Turkey settles for less than it wanted in defense aid from US

Turkey ended a year-long wrangle with the United States over defense aid by settling for considerably less than it had been publicly demanding. Several newspapers and commentators chastized the Turkish government for retreating from its position in talks to renew the 1980 Defense and Economic Cooperation Agreement (DECA) with the US, a fellow member of the North Atlantic Treaty Organization (NATO).

DECA gives the United States air bases, communications, and intelligence-gathering facilities within Turkey, including a key ``listening post'' which can eavesdrop on internal Soviet communications and a seismic station that monitors Soviet nuclear tests.

To renew the agreement Turkey had sought an annual $1.2 billion in aid and better access to US markets. They will get considerably less aid, few trade concessions, and some second-hand military equipment, including 40 used F-4E Phantom fighter planes to complement its fleet of 67. The Turks also agreed to renew the accord until December 1990, instead of for just two years as they had wanted.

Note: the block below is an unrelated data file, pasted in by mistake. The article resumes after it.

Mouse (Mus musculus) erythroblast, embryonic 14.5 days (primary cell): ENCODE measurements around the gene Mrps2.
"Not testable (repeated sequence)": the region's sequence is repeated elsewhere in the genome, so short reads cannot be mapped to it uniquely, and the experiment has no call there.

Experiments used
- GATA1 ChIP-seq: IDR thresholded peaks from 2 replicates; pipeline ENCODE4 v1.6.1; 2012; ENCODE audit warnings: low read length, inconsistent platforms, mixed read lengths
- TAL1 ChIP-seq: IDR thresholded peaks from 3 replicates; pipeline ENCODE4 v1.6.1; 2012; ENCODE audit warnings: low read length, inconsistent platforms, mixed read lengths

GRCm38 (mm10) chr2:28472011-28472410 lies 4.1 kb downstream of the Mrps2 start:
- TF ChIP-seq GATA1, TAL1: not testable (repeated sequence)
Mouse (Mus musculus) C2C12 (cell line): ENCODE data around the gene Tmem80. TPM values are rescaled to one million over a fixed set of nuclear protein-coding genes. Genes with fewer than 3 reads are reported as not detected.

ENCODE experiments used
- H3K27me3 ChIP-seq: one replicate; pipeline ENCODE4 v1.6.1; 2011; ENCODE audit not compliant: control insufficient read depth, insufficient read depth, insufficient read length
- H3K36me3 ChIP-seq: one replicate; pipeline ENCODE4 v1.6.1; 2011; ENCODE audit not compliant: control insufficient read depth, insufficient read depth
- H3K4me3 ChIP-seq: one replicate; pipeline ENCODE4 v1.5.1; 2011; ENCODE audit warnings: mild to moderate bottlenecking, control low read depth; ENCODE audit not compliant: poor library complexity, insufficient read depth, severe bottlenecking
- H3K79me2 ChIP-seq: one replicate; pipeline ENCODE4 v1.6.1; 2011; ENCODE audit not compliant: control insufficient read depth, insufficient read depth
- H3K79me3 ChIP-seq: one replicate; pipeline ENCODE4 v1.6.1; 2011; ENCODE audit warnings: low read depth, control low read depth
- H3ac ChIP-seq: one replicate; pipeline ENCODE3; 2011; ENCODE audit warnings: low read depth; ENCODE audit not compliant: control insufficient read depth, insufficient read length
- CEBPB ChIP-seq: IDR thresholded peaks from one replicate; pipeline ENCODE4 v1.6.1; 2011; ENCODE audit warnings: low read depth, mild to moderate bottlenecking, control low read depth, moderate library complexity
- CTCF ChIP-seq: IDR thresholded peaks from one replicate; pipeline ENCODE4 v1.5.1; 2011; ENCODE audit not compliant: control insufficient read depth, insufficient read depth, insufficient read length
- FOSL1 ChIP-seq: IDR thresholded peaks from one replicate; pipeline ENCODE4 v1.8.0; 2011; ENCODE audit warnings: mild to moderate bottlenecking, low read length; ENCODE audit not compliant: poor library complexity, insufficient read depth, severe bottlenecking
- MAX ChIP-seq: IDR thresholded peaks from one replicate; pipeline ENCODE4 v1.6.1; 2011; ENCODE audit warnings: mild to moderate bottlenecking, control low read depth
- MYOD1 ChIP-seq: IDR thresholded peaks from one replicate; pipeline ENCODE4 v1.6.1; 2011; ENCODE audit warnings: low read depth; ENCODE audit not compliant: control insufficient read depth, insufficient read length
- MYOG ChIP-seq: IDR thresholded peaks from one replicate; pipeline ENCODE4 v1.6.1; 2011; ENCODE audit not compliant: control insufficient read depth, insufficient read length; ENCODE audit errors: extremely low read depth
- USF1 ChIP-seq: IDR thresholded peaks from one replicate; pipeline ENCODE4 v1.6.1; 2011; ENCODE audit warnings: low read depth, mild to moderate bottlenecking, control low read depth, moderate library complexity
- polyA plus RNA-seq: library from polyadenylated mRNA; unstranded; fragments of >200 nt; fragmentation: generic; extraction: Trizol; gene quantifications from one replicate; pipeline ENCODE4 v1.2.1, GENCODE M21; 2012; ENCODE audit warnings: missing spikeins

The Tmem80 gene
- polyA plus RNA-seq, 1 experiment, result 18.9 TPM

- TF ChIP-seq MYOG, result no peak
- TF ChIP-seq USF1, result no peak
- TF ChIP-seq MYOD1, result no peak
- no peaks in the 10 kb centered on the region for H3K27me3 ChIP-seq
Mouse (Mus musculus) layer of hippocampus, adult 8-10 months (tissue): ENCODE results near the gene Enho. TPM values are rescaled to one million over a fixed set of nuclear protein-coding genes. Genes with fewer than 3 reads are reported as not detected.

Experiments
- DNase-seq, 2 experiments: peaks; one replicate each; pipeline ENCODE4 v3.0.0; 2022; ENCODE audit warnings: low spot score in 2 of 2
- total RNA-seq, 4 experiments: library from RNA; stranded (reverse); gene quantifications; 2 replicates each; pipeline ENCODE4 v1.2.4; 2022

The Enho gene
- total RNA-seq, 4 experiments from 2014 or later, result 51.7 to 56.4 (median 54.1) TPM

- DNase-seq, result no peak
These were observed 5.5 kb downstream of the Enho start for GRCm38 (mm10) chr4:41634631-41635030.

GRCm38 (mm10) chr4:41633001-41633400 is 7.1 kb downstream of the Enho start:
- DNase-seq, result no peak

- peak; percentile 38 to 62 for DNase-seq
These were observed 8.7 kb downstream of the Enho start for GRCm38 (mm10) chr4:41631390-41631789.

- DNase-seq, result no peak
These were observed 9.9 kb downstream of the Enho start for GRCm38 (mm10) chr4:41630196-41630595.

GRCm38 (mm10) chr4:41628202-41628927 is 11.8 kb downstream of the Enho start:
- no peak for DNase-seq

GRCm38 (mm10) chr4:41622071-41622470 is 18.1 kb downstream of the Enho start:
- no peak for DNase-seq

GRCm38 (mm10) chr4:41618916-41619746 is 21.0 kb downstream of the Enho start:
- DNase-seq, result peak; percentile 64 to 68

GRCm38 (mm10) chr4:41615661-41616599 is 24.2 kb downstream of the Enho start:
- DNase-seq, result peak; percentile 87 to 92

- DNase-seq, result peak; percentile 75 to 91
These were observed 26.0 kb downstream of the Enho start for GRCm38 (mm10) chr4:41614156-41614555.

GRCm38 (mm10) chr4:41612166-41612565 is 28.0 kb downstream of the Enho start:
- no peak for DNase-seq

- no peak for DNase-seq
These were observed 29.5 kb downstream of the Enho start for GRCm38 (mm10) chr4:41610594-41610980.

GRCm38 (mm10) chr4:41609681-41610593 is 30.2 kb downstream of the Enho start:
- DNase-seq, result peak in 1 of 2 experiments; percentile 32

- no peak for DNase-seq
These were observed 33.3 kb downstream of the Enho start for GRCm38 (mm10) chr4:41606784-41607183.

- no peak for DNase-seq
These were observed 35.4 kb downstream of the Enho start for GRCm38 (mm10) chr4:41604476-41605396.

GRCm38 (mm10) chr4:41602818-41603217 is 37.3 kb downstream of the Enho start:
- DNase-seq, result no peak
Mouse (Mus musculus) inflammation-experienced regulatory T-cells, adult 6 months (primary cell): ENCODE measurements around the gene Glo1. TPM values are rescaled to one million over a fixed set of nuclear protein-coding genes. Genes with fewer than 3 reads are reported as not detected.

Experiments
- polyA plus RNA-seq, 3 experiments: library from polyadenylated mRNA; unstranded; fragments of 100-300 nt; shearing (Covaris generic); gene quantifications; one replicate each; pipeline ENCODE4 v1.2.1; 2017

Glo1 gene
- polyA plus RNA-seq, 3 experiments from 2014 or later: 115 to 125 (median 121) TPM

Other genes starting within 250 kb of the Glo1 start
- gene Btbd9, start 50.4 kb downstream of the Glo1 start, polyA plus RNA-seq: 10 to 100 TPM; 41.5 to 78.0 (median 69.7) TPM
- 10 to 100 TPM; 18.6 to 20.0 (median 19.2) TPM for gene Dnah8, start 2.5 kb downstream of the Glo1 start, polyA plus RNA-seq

``One more `Yes' to the USA,'' the daily Cumhuriyet said in a front-page headline Saturday. The terms, it said, ``failed considerably to meet the Turkish side's expectations....''

Coskun Kirca, a former diplomat writing yesterday in Hurriyet, said: ``The government fixed an unattainable target at the beginning of the negotiations....''

One Turkish official said he thought Ankara had got as much as it could from Washington.

``You never get all you want, but Turkey is better off,'' he said. ``We are further on than when we started.''

But Cumhuriyet writer Sedat Ergin said, Ankara had wanted to be able to press for a better deal from the next administration in Washington and, knowing that US-Greek defense talks are due in 1988, position itself to counter any concessions to Athens.

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